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Replicating the Mutilations of the Facial Skeleton of Djehutynakht in a Human Cadaver

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Abstract:

Radiographic investigation of the wrapped mummified head of Djehutynakht from Deir el-Bersha has revealed elaborate post-mortem mutilations of the jaw and facial skeleton that are thus far unique in the historical record. This Middle Kingdom head also represents perhaps the earliest example of excerebration that can be assigned to a specific time, site, and individual; however the skeletal mutilations are unrelated to brain removal and their purpose is subject to speculation. Because the skin of the face and scalp was undisturbed we previously hypothesized that removal of the facial bones was achieved entirely through the mouth. To investigate the feasibility of this as well as gain an understanding of the technical aspects of such a procedure we replicated it in two human cadavers using instruments that were available to the ancient embalmer. The sequence of osteotomies and bone removal are rigidly dictated by the relevant anatomy and our dissection almost certainly replicated the manner in which they were actually carried out. The procedure is straightforward but does require an understanding of the relevant anatomy. We had previously speculated that the functional relationships of the anatomic structures indicate that the mutilations were carried out in order to facilitate jaw movement. The present investigation demonstrates that this is effectively accomplished. The mutilations, which were undoubtedly performed during preparation of the body for burial, may add significantly to our knowledge of the evolution of the funerary ritual as well as clarify the origins of contemporary medical knowledge.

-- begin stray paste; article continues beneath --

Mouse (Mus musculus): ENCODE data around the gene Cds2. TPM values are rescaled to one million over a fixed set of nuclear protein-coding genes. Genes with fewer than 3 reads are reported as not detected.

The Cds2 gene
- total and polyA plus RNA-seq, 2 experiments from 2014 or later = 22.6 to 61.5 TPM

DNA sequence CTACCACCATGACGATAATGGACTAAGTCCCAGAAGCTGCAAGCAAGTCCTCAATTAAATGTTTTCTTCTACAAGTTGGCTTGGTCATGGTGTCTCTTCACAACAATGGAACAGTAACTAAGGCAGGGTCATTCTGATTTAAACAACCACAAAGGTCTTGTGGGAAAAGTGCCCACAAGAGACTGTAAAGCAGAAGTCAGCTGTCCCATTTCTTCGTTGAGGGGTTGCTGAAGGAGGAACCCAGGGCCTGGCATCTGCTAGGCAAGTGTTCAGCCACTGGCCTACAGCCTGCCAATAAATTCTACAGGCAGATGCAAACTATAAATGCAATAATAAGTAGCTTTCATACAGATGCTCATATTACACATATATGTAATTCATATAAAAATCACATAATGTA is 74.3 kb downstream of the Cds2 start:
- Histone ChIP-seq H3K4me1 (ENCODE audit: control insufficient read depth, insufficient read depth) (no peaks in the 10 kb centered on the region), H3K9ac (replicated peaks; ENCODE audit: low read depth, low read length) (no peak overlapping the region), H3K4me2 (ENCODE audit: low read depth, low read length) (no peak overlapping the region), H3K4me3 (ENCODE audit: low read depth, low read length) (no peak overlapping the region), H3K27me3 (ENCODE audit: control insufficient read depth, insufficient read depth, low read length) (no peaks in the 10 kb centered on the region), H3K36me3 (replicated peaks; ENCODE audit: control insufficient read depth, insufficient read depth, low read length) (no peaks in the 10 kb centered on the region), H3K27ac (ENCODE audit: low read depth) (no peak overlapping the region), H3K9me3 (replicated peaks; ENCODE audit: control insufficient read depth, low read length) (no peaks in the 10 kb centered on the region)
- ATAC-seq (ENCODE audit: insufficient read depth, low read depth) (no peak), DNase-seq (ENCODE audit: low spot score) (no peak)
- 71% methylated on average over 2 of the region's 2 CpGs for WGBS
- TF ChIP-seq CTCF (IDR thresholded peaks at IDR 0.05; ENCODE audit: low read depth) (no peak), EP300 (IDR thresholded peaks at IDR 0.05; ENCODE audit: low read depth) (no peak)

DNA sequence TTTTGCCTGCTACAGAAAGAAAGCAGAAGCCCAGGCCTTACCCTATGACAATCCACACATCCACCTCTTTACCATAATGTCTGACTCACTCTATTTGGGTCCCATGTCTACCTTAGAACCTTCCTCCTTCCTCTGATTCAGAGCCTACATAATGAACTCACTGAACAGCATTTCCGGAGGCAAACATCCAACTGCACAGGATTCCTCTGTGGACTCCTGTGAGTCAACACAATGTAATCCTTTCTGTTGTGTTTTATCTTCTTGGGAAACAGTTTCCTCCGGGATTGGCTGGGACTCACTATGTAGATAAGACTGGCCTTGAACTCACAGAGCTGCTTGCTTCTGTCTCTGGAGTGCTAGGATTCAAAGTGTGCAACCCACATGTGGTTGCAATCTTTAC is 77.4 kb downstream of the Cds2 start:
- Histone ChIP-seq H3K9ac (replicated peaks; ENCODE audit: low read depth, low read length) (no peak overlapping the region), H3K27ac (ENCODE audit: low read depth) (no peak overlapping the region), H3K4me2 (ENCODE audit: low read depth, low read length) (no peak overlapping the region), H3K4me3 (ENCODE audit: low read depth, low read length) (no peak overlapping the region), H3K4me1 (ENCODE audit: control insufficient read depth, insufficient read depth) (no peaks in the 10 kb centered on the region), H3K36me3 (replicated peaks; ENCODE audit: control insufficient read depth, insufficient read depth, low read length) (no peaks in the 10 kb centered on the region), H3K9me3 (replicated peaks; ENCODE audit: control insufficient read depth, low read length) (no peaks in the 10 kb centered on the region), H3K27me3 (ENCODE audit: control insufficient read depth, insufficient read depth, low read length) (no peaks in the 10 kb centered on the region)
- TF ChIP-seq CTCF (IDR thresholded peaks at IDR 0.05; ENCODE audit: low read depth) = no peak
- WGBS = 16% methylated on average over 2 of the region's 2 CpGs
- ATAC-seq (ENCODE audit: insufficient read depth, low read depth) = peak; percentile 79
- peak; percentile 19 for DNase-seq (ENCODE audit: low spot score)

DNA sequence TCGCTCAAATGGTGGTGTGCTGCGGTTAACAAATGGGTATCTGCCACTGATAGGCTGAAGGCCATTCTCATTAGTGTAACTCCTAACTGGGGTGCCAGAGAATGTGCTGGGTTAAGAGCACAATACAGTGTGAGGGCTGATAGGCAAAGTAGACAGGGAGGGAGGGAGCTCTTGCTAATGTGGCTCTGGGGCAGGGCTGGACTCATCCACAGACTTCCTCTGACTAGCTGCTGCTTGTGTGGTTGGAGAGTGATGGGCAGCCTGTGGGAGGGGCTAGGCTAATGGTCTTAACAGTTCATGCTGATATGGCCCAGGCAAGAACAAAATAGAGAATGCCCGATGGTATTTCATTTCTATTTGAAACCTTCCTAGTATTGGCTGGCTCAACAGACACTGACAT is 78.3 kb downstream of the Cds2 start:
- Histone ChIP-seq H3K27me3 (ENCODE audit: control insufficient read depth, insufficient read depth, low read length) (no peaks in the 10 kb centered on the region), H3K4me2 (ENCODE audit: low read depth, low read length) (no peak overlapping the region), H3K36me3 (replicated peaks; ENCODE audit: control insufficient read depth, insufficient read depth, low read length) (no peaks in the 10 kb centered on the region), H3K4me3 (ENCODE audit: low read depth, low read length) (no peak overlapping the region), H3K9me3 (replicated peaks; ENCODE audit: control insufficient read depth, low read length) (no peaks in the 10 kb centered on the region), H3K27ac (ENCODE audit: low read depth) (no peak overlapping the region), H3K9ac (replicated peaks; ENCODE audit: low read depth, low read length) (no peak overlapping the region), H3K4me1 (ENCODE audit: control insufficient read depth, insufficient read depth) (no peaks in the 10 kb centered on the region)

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Association:
Name: The 63rd Annual Meeting of the American Research Center in Egypt
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http://www.arce.org


Citation:
URL: http://citation.allacademic.com/meta/p556821_index.html
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MLA Citation:

Chapman, Paul. "Replicating the Mutilations of the Facial Skeleton of Djehutynakht in a Human Cadaver" Paper presented at the annual meeting of the The 63rd Annual Meeting of the American Research Center in Egypt, Renaissance Providence Hotel, Providence, RI, Apr 27, 2012 <Not Available>. 2014-12-12 <http://citation.allacademic.com/meta/p556821_index.html>

APA Citation:

Chapman, P. H. , 2012-04-27 "Replicating the Mutilations of the Facial Skeleton of Djehutynakht in a Human Cadaver" Paper presented at the annual meeting of the The 63rd Annual Meeting of the American Research Center in Egypt, Renaissance Providence Hotel, Providence, RI <Not Available>. 2014-12-12 from http://citation.allacademic.com/meta/p556821_index.html

Publication Type: Abstract Proposal
Review Method: Peer Reviewed
Abstract: Radiographic investigation of the wrapped mummified head of Djehutynakht from Deir el-Bersha has revealed elaborate post-mortem mutilations of the jaw and facial skeleton that are thus far unique in the historical record. This Middle Kingdom head also represents perhaps the earliest example of excerebration that can be assigned to a specific time, site, and individual; however the skeletal mutilations are unrelated to brain removal and their purpose is subject to speculation. Because the skin of the face and scalp was undisturbed we previously hypothesized that removal of the facial bones was achieved entirely through the mouth. To investigate the feasibility of this as well as gain an understanding of the technical aspects of such a procedure we replicated it in two human cadavers using instruments that were available to the ancient embalmer. The sequence of osteotomies and bone removal are rigidly dictated by the relevant anatomy and our dissection almost certainly replicated the manner in which they were actually carried out. The procedure is straightforward but does require an understanding of the relevant anatomy. We had previously speculated that the functional relationships of the anatomic structures indicate that the mutilations were carried out in order to facilitate jaw movement. The present investigation demonstrates that this is effectively accomplished. The mutilations, which were undoubtedly performed during preparation of the body for burial, may add significantly to our knowledge of the evolution of the funerary ritual as well as clarify the origins of contemporary medical knowledge.


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